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Posted: January 12, 2021

Funds available to help artists adapt during pandemic

Professional artists and others who work in the arts can get more support to help with challenges due to the COVID-19 pandemic though a new grant program.

“Together with the arts sector, we are working hard to make sure that dancers, writers, painters and other artists can continue being resilient and finding innovative ways to keep creating through COVID-19,” said Melanie Mark, Minister of Tourism, Arts, Culture and Sport. “We’re building on our support for arts and culture in British Columbia by helping artists adapt their work, ensuring our province has a strong creative industry to enjoy when the pandemic is over.”

Many artists have been unable to work or worked less due to the temporary closures of venues and restricted audience sizes. The B.C. government is creating a new $500,000 Pivot for Individuals program through the BC Arts Council to help professional artists, cultural workers and arts administrators adapt to these challenges.

Through the BC Arts Council’s new program, people can apply for up to $12,000 to learn new skills or adapt their practices. Artists can apply for a grant for things such as modifying a dance piece for a smaller audience or learning new skills, such as video editing. Artists are also able to apply for support for professional development, like mentorship or training.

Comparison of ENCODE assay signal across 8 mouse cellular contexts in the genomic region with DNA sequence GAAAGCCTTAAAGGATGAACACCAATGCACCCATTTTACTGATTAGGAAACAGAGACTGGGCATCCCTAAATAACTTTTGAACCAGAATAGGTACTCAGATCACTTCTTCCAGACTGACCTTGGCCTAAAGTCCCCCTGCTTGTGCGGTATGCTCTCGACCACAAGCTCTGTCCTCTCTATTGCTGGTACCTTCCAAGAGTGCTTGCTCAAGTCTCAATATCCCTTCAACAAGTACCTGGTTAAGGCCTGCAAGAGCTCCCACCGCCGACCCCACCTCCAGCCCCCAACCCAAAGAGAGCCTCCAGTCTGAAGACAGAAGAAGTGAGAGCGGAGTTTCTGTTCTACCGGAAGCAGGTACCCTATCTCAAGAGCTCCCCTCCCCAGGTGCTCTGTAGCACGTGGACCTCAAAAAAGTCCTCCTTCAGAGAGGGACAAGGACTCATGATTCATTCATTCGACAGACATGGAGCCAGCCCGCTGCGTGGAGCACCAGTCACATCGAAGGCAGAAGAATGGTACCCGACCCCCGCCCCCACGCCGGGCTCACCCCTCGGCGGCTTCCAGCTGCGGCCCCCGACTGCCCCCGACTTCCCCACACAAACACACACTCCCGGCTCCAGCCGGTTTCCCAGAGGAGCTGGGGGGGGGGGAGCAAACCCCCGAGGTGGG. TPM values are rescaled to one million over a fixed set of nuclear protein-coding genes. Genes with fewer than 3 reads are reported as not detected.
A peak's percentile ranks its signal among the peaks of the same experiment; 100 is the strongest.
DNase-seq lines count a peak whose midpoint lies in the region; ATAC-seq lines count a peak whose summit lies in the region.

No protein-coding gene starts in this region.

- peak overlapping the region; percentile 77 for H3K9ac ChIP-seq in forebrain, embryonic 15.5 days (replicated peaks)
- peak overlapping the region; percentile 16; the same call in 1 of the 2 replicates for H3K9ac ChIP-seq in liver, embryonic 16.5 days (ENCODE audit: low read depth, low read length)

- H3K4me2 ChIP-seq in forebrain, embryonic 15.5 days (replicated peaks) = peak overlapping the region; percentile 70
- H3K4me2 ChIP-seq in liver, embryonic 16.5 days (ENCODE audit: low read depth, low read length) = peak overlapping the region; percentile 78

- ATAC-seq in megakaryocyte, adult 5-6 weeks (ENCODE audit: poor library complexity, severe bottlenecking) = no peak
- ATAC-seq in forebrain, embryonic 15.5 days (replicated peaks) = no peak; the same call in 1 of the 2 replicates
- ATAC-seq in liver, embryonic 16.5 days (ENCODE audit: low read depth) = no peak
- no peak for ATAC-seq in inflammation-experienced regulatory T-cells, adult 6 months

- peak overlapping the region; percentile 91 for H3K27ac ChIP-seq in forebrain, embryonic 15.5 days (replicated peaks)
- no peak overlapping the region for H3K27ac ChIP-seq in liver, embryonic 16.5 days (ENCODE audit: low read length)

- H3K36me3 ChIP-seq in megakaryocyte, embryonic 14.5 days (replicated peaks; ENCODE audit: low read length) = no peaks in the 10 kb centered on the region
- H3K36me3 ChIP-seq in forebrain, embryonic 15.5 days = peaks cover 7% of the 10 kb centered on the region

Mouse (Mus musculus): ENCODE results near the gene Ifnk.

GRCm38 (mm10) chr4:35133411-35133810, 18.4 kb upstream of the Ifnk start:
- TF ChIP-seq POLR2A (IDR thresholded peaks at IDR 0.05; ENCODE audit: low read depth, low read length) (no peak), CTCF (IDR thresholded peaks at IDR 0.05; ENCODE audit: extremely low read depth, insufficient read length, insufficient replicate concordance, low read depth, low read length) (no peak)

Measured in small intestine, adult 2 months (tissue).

The program is available to professional artists and cultural workers, including:

* dancers and choreographers;

* visual artists;

* writers;

* actors;

* multi-media artists; and

* arts administrators.

Applications are open until Feb. 16. The BC Arts Council will adjudicate and award the grants in early spring 2021.

“As an independent artist myself, I know how daunting it is right now. This new program will be so welcome by artists trying to maintain their practice. These grants offer financial support for professional artists who are vital to our communities and our economy,” said Pat Henman, theatre artist and BC Arts Council member.

According to Statistics Canada, unemployment in arts and culture is higher than average and has not recovered at the pace of other B.C. industries.


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